Simple Emergency Planning

Apr 27th, 2012No Comments

You’ve decided that you want to be better prepared and more self reliant during emergencies.  Maybe you’re new to prepping or want to improve what you are already doing.  Your first step has nothing to do with buying food, guns, supplies, or how-to books.  In fact, the first step involves nothing more than a pen, a pad of paper, and a little time.  We all have limited time, money, and resources, so it makes sense to invest what we have wisely.  Just in case you haven’t figured it out, the first step is planning.

We can’t prepare for everything, so most people prepare for nothing.  Your goal is to prepare for something!

Take your pen and paper, clear a couple of hours from your schedule, and find a quiet place to sit down.

Step 1:  What are You Protecting?

  • Make a list of the things you are protecting; your life, your family, your core values, and so on.  Things that you will make sacrifices for now to keep safe later.
  • Knowing what you are protecting will keep you motivated.  Writing it down has a way of making it more real.

Step 2:  What are You Preparing For?

  • Make a list of possible emergencies that could impact your life, however obvious or crazy.  Car accidents, assaults, hurricanes, and alien invasions–put it on the list if you think it is at all possible.  Don’t judge, just brainstorm.
  • Identify specific threats or emergencies based on your unique situation.  In Arizona, wildfires and water shortages are very real dangers.  A family member with a specific medical condition or a lifestyle that exposes you to increased danger or crime may also warrant special attention.  Realtors, for instance, are at an increased risk of assault due to time spent in vacant houses with strangers.
  • Think outside the box and write everything down, no matter how outlandish.
  • Review your list and where possible combine things.  A flat tire, dead battery, and overheated engine can all be grouped under Vehicle Breakdown.  Likewise, the alien invasion, massive solar flare, and national economic collapse could all be replaced with Extended Social Collapse (or The End of the World as we Know It, to use the popular phrase).

Step 3:  Prioritize the List

  • Assign two numbers to each item measuring how likely it is to happen and the impact on you and your family if it does happen.
  • I prefer a three number scale to represent Unlikely, Possible, Very Likely, and Low, Medium, and High.
  • Unlikely events with a Low impact can be scratched off the list completely, just to make life easier.
  • Write a new list that includes only items that are Possible or Very Likely to happen and Medium or High impact.  These are the items you will focus on.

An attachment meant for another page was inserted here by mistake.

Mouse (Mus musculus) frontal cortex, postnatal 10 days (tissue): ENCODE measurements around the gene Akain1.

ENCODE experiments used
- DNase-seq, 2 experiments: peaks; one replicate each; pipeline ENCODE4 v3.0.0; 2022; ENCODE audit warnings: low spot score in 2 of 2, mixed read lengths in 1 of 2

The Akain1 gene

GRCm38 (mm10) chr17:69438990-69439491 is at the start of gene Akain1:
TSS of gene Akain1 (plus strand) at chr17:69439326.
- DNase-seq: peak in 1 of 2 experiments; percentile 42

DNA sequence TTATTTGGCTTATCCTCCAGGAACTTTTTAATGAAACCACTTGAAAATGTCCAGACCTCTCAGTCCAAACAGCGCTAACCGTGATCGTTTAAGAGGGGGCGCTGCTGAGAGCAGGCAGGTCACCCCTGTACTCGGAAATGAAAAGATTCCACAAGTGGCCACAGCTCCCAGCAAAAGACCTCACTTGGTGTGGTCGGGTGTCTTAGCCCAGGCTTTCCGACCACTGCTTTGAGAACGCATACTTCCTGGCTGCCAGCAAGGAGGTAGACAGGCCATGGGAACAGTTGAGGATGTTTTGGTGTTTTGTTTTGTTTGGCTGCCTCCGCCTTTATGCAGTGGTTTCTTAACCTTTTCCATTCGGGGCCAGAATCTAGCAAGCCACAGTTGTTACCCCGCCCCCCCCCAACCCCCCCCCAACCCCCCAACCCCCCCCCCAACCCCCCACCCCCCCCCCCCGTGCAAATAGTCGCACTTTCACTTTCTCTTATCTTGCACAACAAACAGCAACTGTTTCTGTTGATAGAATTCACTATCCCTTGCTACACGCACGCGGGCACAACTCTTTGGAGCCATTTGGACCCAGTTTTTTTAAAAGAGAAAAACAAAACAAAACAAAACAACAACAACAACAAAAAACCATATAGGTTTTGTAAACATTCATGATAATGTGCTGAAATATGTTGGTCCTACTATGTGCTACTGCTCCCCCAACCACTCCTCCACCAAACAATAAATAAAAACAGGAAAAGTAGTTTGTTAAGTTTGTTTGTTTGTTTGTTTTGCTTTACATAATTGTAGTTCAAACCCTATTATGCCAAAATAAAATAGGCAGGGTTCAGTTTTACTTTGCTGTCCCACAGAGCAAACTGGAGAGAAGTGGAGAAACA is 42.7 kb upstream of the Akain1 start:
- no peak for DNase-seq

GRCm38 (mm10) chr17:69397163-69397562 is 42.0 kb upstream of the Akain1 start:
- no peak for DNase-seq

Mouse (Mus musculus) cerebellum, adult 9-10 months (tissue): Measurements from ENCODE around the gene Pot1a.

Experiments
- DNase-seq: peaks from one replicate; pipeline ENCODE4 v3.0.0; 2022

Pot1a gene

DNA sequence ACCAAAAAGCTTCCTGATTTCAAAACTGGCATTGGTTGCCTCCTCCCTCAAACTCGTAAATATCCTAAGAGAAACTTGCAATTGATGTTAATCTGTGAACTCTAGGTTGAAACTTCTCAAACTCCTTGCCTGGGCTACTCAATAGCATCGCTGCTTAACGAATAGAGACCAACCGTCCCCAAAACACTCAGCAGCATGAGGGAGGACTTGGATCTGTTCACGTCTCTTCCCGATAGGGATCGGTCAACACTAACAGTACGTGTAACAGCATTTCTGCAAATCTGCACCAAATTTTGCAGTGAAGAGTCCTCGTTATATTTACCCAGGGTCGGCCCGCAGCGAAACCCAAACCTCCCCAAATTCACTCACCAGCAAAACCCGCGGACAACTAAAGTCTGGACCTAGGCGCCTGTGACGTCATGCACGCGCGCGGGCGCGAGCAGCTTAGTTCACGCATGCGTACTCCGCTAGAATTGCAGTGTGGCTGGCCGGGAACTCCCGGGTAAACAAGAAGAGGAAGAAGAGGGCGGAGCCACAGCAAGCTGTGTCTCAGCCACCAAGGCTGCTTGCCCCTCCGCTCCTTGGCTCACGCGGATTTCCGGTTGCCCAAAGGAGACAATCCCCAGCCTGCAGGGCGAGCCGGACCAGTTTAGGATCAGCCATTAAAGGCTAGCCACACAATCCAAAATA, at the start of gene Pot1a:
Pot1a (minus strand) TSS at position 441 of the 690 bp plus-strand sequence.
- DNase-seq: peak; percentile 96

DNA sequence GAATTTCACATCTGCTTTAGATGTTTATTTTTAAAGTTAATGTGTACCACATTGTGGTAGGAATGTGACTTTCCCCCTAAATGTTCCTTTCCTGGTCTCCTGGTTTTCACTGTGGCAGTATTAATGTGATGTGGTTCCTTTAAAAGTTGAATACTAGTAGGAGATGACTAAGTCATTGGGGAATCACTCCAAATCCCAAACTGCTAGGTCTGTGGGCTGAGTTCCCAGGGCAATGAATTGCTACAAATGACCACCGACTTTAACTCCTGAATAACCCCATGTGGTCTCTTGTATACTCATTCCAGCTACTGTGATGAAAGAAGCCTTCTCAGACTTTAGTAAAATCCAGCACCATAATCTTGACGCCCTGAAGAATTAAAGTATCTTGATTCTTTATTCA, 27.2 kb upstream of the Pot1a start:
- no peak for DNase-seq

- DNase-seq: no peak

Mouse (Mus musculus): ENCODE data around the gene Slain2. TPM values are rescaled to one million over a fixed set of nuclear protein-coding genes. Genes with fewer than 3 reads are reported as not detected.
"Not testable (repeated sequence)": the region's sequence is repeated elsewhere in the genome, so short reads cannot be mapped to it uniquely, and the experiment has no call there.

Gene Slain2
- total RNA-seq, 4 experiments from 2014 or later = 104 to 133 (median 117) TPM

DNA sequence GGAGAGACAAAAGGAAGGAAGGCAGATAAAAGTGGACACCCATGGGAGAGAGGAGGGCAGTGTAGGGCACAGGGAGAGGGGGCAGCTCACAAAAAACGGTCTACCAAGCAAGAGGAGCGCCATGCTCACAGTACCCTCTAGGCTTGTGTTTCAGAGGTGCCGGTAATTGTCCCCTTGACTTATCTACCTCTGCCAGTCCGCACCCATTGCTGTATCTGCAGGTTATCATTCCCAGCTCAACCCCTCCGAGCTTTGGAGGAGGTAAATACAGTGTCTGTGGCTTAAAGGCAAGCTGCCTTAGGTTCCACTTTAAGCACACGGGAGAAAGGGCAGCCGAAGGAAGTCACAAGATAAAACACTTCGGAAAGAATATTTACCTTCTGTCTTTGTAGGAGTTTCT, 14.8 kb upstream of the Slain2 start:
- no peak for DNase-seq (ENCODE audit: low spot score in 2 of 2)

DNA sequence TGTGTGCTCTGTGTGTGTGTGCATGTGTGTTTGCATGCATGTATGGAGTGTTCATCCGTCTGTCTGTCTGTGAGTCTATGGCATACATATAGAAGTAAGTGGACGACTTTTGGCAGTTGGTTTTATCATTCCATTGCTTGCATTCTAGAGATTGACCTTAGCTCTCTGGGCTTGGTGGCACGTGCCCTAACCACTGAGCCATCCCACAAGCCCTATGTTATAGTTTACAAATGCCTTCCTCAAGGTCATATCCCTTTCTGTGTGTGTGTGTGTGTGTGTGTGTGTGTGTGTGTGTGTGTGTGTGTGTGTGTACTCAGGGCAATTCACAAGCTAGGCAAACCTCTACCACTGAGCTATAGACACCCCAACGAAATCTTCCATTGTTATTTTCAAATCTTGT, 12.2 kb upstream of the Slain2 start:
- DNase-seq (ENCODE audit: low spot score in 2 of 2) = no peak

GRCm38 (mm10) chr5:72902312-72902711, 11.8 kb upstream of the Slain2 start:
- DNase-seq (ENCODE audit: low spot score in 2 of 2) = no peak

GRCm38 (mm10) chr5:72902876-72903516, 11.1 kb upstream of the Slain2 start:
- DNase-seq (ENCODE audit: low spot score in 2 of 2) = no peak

Step 4:  Action Steps

  • Next to each event list possible actions you can take to eliminate or reduce the threat or impact.  Don’t worry about the cost at this point.  Some actions are free or nearly so (learning how to change a flat tire or learning CPR), some may be expensive (buying a mountain cabin), and others may require a lifestyle change (getting a new job in a safer area).
  • Circle or highlight actions that repeat across several emergencies (such as taking a self defense class).  These should get high priority.

Step 5:  Prioritize the Action Steps

  • Start a new list of your action steps.
  • Repeated actions and those for Very Likely-High Impact events get the highest priority.

Step 6:  Budgeting

  • Determine the amount of time and money you will dedicate to prepping each month.
  • Don’t worry about how much the entire list will cost, just decide what you can afford and cross items off your list as you go.
  • Think of this as an investment, just like money you save in the bank.  Pay yourself first (ie. prep and invest) and then spend on bills, toys, and so on.

Step 7:  Take Action

  • Planning doesn’t feed hungry mouths, so commit yourself to action.
  • Knock out inexpensive and free action steps first.
  • Look for ways to spread the cost over time.  It’s great to buy a years worth of food in a month, but you can ease the pain by spreading it out over a year.

Planning is a simple way to focus your efforts, just don’t overdo it.  As your prepping efforts advance, you will learn things that will cause you to add to your list and change your priorities.  Until then, your initial plan lets you put your resources where they will do the most good.  Your preps build on each other and preparing for simple emergencies will go a long way towards helping you weather larger ones.  The important part is to get started!

Planning Guide

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© 2012, mjshozda. All rights reserved.

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